We are at our most vulnerable in a first kiss. There’s a beautiful project circulating the internet right now where a videographer, Tatia Pilieva, asks twenty strangers to kiss for the first time on camera. Of the ten shots, every single “couple” starts out asking each other names, standing awkwardly, laughing at the ridiculously personal task they’ve been set.
Some of the couples wind up with a quick peck and finish with a hug. Other couples get a little more passionate, an artificial or a genuine chemistry flaring up between them. It’s bizarre to watch – this very structured project taking something as personal as a first kiss and putting it on display for millions of viewers to invade.
But it says something about how we work. We can’t control who we’re attracted to physically, or not attracted to. We can’t control how the other person is going to respond to a romantic advance. We can’t control how we are going to react when the kiss is over.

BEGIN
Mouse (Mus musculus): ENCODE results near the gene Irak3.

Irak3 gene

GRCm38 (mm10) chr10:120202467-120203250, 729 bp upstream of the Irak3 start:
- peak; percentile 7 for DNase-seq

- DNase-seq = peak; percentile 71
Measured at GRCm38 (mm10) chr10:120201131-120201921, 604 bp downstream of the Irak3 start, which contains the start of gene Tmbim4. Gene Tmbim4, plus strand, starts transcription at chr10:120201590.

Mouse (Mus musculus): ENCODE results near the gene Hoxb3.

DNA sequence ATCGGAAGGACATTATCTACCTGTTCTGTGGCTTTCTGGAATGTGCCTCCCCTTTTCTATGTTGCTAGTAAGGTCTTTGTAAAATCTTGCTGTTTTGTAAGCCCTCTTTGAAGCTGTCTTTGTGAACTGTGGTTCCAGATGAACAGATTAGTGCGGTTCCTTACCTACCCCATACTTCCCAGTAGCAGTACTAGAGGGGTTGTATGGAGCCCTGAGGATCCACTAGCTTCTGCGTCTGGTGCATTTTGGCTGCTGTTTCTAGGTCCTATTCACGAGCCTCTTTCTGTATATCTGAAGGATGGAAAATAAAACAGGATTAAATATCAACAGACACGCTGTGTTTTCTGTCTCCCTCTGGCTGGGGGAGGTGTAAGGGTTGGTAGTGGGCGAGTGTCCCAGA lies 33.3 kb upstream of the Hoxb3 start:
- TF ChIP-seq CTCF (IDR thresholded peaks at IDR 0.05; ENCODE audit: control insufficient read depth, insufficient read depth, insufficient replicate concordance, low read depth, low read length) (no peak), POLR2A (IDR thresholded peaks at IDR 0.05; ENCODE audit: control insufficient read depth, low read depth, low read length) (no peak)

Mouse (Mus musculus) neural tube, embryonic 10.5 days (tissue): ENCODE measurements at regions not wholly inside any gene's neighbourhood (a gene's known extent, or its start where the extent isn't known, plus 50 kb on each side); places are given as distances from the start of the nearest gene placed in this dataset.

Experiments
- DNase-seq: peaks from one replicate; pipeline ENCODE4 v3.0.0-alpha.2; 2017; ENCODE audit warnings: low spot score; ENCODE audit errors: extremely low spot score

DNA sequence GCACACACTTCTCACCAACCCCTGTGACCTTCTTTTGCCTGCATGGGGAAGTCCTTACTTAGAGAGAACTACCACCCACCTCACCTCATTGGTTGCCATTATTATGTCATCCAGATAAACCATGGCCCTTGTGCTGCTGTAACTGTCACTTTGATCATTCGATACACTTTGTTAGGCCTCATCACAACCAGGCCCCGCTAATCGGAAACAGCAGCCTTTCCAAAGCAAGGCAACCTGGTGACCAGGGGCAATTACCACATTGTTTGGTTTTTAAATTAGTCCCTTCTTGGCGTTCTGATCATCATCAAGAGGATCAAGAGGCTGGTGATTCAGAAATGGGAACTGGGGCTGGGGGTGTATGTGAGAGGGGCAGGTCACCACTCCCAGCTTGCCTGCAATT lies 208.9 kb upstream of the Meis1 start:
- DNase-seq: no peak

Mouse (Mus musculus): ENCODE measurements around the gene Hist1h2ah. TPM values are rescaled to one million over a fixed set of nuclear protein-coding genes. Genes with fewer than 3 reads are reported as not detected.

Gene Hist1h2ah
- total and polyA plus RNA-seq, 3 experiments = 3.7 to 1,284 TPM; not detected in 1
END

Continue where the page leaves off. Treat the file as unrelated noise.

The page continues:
Perhaps the most stunning, raw part of the project is in the aftermath of the kiss. One of the men, taller than the stranger he was paired with, drapes an arm around her shoulder and leans his head on hers. It’s hard to imagine that this couple is not going to go grab a coffee after the camera shuts down.
Love blooms in the most unexpected of places. It starts with a kiss and who knows where it will lead? A true relationship must stand the test of time, of trial, of strife, and of change. But it’s a nice reminder that it always starts the same: with a kiss.
At Atlanta Jewish & Interfaith Weddings, this is what we do: we celebrate love and commitment. Contact Rabbi Lebow today to schedule your first kiss, as bonded partners.
*Video courtesy of Tatia PIlieva